Distribution and average thickness of marine sediments

Total sediment thickness of the ocean floor
Deposits are thick on the continental shelves, and thinnest in the deep sea on either side of the mid-ocean ridge.
Region Percent of ocean area[citation needed] Percent of total volume of marine sediments Average thickness
Continental shelves 9% 15% 2.5 km (1.6 mi)
Continental slopes 6% 41% 9 km (5.6 mi)
Continental rises 6% 31% 8 km (5 mi)
Deep-ocean floor 78% 13% 0.6 km (0.4 mi)

Classification of marine sediments by source of particles

Sediment type Source Examples Distribution Percent of all ocean floor area covered
Terrigenous Erosion of land, volcanic eruptions, blown dust Quartz sand, clays, estuarine mud Dominant on continental margins, abyssal plains, polar ocean floors ~45%
Biogenous Organic; accumulation of hard parts of some marine organisms Calcareous and siliceous oozes Dominant on deep-ocean floor (siliceous ooze below about 5 km) ~55%
Hydrogenous (authigenic) Precipitation of dissolved mineral from water, often by bacteria Manganese nodules, phosphorite deposits Present with other, more dominant sediments 1%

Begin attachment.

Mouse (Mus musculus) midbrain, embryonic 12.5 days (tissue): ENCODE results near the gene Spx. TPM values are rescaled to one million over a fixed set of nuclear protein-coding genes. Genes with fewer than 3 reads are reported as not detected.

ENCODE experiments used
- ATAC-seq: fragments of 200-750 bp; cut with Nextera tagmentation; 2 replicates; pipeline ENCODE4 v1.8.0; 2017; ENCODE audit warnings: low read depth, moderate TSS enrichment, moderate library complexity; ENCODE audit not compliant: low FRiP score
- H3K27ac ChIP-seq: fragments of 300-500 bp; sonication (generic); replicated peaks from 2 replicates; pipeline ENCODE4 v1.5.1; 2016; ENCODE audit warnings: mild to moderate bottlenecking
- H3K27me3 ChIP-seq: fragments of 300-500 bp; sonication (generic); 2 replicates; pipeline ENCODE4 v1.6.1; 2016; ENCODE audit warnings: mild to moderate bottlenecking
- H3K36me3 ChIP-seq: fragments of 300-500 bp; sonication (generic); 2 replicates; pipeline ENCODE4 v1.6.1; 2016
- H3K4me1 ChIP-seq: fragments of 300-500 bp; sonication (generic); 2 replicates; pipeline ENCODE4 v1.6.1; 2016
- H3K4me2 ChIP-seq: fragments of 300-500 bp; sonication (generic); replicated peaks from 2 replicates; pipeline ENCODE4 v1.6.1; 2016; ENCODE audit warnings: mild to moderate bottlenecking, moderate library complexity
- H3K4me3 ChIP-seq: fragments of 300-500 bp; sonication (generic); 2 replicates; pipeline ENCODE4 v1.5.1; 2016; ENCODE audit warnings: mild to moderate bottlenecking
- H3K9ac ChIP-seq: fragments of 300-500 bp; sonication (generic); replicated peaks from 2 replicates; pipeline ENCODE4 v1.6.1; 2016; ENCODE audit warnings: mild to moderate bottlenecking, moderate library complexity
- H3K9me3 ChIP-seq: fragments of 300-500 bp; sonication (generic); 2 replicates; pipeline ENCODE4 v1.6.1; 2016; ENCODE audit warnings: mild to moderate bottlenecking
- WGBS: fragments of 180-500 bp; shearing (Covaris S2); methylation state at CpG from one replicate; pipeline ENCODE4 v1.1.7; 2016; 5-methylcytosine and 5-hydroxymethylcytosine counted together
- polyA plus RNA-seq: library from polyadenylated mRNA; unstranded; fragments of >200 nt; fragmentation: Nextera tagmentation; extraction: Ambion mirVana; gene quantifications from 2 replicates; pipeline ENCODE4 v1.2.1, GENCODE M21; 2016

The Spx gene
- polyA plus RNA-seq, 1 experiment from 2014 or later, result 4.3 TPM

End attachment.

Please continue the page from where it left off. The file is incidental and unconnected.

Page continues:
Cosmogenous Dust from space, meteorite debris Tektite spheres, glassy nodules Mixed in very small proportion with more dominant sediments 1%

See also


  1. ^ a b c d e Rothwell, R.G., (2005) Deep Ocean Pelagic Oozes, Vol. 5. of Selley, Richard C., L. Robin McCocks, and Ian R. Plimer, Encyclopedia of Geology, Oxford: Elsevier Limited. ISBN 0-12-636380-3
  2. ^ a b c d e f g h HüNeke, H., and T. Mulder (2011) Deep-Sea Sediments. Developments in Sedimentology, vol. 63. Elsiever, New York. 849 pp. ISBN 978-0-444-53000-4
  3. ^ Neuendorf, K.K.E., J.P. Mehl Jr., and J.A. Jackson, J.A., eds. (2005) Glossary of Geology (5th ed.). Alexandria, Virginia, American Geological Institute. 779 pp. ISBN 0-922152-76-4